The event was hosted by the Maritime Museum in Split and the Split branch office of the Croatian Heritage Foundation.

The one hundredth anniversary of a mutiny that involved Croatian sailors of the Austro-Hungarian Navy at the port in Boka Kotorska (Cattaro harbour) was commemorated on the 1st of February at the Maritime Museum in Split.
The event was hosted by the Maritime Museum in Split and the Split branch office of the Croatian Heritage Foundation.
Museum director Danka Radić’s introductory presentation was followed by the screening of Who Was Mate Brničević, a documentary film produced by national television broadcaster Hrvatska radiotelevizija and shot by screenwriter and director Stipe Ercegović, who also serves as the president of the Tin Ujević Association of Croatians in Belgrade.
The mutiny began on the 1st of February 1918 with the commandeering of the Austro-Hungarian Navy ships Sankt Georg and Gea, docked at Boka Kotorska. Among the leaders of the munity was gunnery sailor Jerko Šižgorić, a native of Žirje island.
The mutiny began precisely at noon. After control had been assumed aboard the ships Sankt Georg and Gea the sailors took control of another forty warships at port in Boka Kotorska, and held the imperial officers, including rear admiral Alexander Hansa, in the ship cabins.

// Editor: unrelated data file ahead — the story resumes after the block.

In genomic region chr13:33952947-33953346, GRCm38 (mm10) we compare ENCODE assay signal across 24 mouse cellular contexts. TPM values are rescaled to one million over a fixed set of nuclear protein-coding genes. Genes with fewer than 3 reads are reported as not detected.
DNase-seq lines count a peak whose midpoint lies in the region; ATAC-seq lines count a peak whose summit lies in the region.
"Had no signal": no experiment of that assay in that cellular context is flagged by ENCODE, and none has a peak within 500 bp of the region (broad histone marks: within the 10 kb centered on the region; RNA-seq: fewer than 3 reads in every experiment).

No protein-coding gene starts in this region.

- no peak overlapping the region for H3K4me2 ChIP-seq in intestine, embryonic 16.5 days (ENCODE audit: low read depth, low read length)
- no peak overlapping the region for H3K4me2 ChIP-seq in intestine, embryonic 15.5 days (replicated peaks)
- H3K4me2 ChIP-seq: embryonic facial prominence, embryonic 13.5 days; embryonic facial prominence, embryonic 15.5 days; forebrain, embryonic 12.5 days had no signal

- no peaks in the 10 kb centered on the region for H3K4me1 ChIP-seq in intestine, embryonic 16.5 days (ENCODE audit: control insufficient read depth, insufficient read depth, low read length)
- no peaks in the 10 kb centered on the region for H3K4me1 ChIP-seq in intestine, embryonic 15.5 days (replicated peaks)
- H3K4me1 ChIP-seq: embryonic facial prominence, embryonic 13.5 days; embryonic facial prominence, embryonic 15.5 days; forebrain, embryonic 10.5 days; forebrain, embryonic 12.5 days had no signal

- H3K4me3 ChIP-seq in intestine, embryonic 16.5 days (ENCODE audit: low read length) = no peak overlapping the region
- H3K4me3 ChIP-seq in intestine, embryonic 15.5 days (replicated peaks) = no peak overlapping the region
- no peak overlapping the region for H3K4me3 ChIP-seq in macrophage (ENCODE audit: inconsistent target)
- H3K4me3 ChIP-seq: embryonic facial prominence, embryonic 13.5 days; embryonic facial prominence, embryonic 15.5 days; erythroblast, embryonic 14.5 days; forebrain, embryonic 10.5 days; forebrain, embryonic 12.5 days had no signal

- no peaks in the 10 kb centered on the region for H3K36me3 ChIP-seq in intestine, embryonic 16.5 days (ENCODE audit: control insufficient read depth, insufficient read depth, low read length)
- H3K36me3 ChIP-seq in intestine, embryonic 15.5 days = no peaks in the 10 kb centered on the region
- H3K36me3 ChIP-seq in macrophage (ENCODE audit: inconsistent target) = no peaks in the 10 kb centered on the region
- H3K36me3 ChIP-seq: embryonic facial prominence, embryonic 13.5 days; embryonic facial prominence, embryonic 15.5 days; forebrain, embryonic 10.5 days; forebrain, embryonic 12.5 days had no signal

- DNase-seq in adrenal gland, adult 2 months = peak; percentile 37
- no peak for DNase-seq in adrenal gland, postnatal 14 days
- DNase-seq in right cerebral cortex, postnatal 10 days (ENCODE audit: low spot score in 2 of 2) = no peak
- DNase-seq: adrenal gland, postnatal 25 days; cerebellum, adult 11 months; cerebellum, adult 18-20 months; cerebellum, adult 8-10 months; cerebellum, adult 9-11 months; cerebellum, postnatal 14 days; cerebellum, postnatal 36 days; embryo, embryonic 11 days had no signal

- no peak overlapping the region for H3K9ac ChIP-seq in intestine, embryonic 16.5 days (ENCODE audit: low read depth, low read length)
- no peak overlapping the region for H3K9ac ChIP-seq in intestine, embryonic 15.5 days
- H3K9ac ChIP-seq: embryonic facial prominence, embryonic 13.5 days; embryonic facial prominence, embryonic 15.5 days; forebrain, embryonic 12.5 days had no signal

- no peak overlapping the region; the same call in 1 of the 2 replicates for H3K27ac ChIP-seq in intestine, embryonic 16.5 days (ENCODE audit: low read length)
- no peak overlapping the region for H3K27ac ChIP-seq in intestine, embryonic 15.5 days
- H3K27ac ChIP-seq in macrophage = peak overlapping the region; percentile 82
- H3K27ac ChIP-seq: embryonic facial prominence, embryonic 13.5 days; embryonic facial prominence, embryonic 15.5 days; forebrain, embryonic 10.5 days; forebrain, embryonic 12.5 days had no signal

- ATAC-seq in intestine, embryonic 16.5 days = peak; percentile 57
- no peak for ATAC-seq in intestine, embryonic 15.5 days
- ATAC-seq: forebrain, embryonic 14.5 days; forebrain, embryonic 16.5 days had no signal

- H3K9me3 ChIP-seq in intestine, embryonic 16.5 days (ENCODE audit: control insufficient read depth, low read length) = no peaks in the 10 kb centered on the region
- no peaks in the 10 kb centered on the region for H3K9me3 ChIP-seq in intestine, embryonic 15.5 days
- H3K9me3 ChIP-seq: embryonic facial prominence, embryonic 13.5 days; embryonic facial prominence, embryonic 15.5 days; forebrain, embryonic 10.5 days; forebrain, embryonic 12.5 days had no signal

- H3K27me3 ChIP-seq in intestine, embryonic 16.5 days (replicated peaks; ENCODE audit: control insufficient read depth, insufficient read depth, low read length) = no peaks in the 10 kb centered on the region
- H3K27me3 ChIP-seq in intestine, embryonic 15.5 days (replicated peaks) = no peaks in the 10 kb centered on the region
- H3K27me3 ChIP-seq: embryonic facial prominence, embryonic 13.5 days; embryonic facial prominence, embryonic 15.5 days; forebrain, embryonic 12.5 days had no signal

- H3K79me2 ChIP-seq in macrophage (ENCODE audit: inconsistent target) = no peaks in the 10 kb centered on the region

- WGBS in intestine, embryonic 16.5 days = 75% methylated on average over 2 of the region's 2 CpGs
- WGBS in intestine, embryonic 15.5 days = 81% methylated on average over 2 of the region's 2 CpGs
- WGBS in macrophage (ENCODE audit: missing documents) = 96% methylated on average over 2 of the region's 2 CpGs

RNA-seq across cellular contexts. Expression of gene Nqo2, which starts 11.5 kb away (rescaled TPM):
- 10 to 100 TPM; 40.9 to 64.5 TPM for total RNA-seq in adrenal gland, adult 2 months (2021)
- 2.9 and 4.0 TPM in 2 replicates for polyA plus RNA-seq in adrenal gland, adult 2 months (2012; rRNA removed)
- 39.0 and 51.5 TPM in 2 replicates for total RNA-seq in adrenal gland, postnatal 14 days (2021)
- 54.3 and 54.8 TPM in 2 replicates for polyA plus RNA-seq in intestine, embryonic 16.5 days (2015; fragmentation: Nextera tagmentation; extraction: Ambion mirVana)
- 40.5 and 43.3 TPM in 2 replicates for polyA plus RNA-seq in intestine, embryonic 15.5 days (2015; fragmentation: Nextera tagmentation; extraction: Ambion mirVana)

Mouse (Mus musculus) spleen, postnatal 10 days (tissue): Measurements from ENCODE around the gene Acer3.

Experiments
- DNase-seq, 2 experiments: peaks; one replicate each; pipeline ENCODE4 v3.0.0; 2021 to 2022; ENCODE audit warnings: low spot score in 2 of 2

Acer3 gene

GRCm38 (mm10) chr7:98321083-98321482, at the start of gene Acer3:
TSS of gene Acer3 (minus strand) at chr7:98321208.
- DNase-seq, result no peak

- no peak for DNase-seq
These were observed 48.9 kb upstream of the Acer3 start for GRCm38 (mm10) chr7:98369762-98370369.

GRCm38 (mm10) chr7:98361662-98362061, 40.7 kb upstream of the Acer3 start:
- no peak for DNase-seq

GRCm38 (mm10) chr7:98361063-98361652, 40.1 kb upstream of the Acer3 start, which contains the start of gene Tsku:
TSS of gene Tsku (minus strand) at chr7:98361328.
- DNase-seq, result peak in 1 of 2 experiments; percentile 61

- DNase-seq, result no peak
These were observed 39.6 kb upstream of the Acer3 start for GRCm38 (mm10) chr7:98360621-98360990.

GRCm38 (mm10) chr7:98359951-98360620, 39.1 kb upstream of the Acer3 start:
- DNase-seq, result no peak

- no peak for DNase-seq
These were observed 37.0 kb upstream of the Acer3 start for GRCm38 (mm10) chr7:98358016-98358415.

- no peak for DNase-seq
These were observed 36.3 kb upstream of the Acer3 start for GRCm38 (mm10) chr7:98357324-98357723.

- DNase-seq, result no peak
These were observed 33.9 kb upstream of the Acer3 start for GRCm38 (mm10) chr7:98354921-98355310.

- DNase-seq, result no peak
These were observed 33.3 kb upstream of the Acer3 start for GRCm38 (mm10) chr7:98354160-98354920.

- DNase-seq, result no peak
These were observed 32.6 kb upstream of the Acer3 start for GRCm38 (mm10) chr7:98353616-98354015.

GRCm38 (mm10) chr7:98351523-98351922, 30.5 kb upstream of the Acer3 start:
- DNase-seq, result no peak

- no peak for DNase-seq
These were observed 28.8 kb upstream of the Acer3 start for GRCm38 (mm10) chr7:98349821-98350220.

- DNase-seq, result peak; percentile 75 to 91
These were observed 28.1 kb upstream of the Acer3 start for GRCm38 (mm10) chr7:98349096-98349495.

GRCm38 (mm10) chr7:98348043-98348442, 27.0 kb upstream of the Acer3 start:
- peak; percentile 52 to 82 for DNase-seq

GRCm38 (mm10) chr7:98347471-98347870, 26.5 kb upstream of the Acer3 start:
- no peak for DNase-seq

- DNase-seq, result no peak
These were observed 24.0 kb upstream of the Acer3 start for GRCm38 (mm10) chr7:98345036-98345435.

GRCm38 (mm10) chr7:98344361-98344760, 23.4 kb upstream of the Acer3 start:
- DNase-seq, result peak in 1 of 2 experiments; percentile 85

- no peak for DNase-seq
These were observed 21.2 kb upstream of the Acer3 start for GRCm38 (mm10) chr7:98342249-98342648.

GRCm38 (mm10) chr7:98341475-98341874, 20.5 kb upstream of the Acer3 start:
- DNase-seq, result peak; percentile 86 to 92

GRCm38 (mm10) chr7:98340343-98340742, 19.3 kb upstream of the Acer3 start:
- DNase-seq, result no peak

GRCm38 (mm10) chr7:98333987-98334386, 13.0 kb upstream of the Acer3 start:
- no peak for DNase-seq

The sailor’s chief gripe was the war that Germany and Austro-Hungary had drawn the world into, while the immediate cause was the refusal to wage war against their Slavic brethren and the unbearable living conditions on the ships.
The mutiny was suppressed by the 3rd of February following the arrival of three battleships, four destroyers and eight torpedo boats from the port of Pula. The breaking of the mutiny was followed by repressive measures against the sailors. Some 1,200 sailors and non-commissioned officers were immediately placed under arrest—about ten perished in prison.
The court martial intended to condemn 42 sailors and NCOs to death, but this was averted following the intervention and steadfast efforts of Dr Mitrović from Knin, who defended the sailors before the court pro bono. He was unable to save them all, however, and the court martial condemned four to death. These were Antun Grabar from Poreč, Mate Brnčević from Krila Jesenice, Czech national František Raš and Jerko Šižgorić from Žirje island. All four were quickly executed as leaders of the mutiny.
Before facing the firing squad the condemned men were given the last rites by priest Don Niko Luković, who left written testimony of their final hours and words.
At seven o’clock the sailors were taken to a field below the municipal cemetery in Škaljari to face execution.
Three of the sailors died from the first volley, while Grabar was only wounded. On orders, two of the soldiers in the firing squad shot him dead with a second volley. (